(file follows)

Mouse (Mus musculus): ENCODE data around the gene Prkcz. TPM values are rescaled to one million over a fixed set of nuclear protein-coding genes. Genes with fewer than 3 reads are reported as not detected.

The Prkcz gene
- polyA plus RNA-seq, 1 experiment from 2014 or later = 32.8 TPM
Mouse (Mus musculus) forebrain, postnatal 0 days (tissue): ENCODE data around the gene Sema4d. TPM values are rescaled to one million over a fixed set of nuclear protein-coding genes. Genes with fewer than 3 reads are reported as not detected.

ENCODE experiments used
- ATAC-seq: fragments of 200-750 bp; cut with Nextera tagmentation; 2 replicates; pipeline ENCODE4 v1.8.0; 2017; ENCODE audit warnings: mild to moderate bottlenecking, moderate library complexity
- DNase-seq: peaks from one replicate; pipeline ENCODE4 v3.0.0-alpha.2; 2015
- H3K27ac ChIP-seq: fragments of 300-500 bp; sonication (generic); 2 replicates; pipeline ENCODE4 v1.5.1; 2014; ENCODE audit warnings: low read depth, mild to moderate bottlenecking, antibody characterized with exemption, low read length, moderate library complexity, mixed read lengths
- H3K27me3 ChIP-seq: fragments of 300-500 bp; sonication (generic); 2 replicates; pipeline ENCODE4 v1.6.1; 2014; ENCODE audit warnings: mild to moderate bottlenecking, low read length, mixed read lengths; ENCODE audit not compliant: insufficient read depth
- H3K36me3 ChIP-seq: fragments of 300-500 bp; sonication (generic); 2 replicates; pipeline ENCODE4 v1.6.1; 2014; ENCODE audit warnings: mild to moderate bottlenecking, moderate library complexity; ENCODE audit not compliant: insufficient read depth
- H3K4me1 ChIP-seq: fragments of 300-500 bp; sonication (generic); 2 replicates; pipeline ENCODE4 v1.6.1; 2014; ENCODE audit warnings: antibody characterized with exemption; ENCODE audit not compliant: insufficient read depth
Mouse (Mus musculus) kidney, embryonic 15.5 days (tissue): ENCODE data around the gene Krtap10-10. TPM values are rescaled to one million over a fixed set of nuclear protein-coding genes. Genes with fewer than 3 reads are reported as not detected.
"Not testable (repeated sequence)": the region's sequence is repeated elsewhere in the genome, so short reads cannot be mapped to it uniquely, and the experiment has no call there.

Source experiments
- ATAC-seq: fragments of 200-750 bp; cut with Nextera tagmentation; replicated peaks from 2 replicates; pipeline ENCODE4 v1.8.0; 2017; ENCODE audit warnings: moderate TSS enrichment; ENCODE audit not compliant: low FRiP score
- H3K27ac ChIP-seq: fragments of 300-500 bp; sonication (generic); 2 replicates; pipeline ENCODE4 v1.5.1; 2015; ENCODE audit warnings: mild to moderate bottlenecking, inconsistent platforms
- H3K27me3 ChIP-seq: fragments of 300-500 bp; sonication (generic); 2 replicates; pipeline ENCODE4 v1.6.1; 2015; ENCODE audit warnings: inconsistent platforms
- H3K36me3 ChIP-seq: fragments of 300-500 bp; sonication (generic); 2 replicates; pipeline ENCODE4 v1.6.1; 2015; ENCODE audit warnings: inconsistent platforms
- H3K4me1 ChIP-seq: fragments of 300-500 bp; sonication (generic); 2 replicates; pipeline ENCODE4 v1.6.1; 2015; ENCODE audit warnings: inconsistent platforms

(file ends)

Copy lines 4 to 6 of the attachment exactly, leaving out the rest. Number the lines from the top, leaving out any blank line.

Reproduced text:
Mouse (Mus musculus) forebrain, postnatal 0 days (tissue): ENCODE data around the gene Sema4d. TPM values are rescaled to one million over a fixed set of nuclear protein-coding genes. Genes with fewer than 3 reads are reported as not detected.

ENCODE experiments used
- ATAC-seq: fragments of 200-750 bp; cut with Nextera tagmentation; 2 replicates; pipeline ENCODE4 v1.8.0; 2017; ENCODE audit warnings: mild to moderate bottlenecking, moderate library complexity